The Dallas Museum of Art made two major-major hires in the spring this year, but both administrators didn’t actually arrive in town until September. So the DMA’s director, Bonnie Pitman, threw an eat-and-meet today — wisely waiting until after things died down elsewhere in the Arts District. This was the area media’s first chance to chat with Olivier Meslay (Oh-LIV-ee-AY Meh-LAY), the new head of the DMA’s European and American art departments, and Jeffrey Grove, the first senior curator of contemporary art at the museum.
So: an opportunity to eat free food from Seventeen Seventeen, the DMA’s restaurant, while pretending to know something about large paintings in gilt frames and large blocks of carved marble. Couldn’t keep us away.
Because Meslay, a French native, spent nearly 17 years at the Musee du Louvre, the first question out of my mouth — when we were chatting amiably before the press meeting actually started — was, “Why in the world did you ditch Paris for Dallas?”
Not to bad-mouth our High Plains, but let’s face it. Museums, art, France, large paintings in gilt frames, senior position, large blocks of carved marble, art, Paris, art, the Louvre, art: It all seems to add up to a dream for any top museum professional. Why leave Paris for anywhere else? In my defense, I note that when Pitman opened the floor to questions from the assembled journalists, a variant of my blurted query was exactly what WRR’s Quin Mathews asked: What made you decide to come here?
For Meslay, it was a case of too much management, not enough curating. He was the chief curator of a new satellite — Le Louvre-Lens — being built in Lens in the Pas de Calais in northern France. Le Louvre-Lens is more than just some branch library. Because the Louvre is split up according to departments set up more than 200 years ago, the new satellite was seen, in part, as a way to experiment with new cross-period, cross-national displays and organization. Consequently, much of Meslay’s work since 2006, he said, has been diplomatic, departmental, bureaucratic, etc., etc. Sounds exciting, n’est-ce pas? For him, the DMA is a chance to get back to dirtying his hands pawing through archives, researching auction receipts and writing up (and putting up) his discoveries. Besides, he’s been States-side before (a year at the Clark Institute in Williamstown, MA), and he and his family enjoyed it.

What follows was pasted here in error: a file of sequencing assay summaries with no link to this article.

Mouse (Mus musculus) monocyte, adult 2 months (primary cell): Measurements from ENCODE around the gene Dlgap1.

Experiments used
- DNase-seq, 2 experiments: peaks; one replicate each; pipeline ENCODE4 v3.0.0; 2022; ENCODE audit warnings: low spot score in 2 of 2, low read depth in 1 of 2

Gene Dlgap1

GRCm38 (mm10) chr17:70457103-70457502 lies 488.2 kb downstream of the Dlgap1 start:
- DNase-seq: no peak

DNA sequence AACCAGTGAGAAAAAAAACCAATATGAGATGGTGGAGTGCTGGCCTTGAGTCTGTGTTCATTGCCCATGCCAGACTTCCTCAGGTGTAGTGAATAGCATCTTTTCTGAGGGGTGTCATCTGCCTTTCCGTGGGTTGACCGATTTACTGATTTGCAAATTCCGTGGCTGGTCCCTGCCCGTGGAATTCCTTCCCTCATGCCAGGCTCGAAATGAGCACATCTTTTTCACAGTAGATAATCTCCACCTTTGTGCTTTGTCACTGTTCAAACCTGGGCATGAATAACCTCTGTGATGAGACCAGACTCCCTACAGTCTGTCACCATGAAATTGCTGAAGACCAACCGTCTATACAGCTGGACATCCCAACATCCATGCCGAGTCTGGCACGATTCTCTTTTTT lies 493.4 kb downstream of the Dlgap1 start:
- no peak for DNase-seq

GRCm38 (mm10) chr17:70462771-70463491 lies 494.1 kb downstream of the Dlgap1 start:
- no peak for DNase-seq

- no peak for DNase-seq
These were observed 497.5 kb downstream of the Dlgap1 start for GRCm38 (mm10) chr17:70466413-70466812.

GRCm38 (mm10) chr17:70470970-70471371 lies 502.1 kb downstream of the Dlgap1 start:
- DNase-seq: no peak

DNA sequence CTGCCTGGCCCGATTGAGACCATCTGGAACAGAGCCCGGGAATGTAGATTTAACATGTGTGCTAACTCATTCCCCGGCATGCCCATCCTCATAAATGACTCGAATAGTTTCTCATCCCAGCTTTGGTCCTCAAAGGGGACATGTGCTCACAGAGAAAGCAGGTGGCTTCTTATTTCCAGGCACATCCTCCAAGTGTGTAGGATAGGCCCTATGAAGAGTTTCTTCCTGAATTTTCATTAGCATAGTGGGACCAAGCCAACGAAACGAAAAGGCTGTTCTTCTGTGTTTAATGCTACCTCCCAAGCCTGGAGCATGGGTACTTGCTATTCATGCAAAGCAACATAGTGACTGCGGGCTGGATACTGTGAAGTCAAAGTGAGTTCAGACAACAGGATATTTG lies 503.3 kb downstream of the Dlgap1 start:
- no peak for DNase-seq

In contrast, for a contemporary art curator, moving to the Dallas Art Museum makes a lot of sense.
People can debate whether the DMA already has a supremely interesting contemporary art collection, but make no mistake, it’s going to have one. Back in 2005, Dallas collector-couples Marguerite and Robert Hoffman, Cindy and Howard Rachofsky and Deedie and Rusty Rose all decided to deed their notable collections — making up more than 800 works of contemporary art valued then at $215 million — to the DMA. So in moving here from Atlanta’s High Museum, Jeffrey Grove — if nothing else — is making a smart bet on a big future.
But like Meslay, he also enjoys rummaging around in the past. Oftentimes, he said, people in an area arts scene like Texas’ — or even in an individual museum — don’t know what they have the way an outsider might who pops in and says, OMG, do you realize how important this is?
So, as much as anything, the two men, since moving here, have been getting to know the collection.